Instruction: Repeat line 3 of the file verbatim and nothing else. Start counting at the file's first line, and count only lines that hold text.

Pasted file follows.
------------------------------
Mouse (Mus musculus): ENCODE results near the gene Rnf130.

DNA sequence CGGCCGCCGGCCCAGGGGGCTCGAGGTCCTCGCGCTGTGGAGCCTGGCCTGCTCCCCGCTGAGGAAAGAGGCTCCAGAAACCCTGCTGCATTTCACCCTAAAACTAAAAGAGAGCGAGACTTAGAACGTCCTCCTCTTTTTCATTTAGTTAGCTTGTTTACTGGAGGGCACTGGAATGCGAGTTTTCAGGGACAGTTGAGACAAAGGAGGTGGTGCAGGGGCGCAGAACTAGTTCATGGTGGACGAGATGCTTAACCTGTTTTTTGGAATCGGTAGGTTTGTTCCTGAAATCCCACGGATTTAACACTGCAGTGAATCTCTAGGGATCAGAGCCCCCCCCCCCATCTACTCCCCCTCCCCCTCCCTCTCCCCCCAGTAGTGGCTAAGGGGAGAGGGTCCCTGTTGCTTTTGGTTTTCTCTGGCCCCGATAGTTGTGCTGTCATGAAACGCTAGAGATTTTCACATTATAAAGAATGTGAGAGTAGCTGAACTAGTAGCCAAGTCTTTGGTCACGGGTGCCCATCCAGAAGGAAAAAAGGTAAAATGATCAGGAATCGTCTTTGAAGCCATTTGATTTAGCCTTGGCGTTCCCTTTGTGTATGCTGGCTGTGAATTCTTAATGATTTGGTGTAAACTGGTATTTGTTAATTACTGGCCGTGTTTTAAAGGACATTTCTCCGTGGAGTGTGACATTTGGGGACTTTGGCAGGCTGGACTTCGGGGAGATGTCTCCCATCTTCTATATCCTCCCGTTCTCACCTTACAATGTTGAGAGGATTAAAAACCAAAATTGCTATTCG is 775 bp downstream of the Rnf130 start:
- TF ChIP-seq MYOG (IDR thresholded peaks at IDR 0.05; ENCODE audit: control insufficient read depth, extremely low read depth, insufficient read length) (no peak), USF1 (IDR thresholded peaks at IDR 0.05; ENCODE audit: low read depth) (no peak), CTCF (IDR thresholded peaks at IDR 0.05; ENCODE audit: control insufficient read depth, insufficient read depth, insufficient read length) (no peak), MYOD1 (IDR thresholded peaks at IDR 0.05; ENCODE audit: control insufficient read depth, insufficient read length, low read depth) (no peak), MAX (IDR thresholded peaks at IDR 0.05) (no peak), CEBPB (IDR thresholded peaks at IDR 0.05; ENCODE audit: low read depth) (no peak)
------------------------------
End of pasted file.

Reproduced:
- TF ChIP-seq MYOG (IDR thresholded peaks at IDR 0.05; ENCODE audit: control insufficient read depth, extremely low read depth, insufficient read length) (no peak), USF1 (IDR thresholded peaks at IDR 0.05; ENCODE audit: low read depth) (no peak), CTCF (IDR thresholded peaks at IDR 0.05; ENCODE audit: control insufficient read depth, insufficient read depth, insufficient read length) (no peak), MYOD1 (IDR thresholded peaks at IDR 0.05; ENCODE audit: control insufficient read depth, insufficient read length, low read depth) (no peak), MAX (IDR thresholded peaks at IDR 0.05) (no peak), CEBPB (IDR thresholded peaks at IDR 0.05; ENCODE audit: low read depth) (no peak)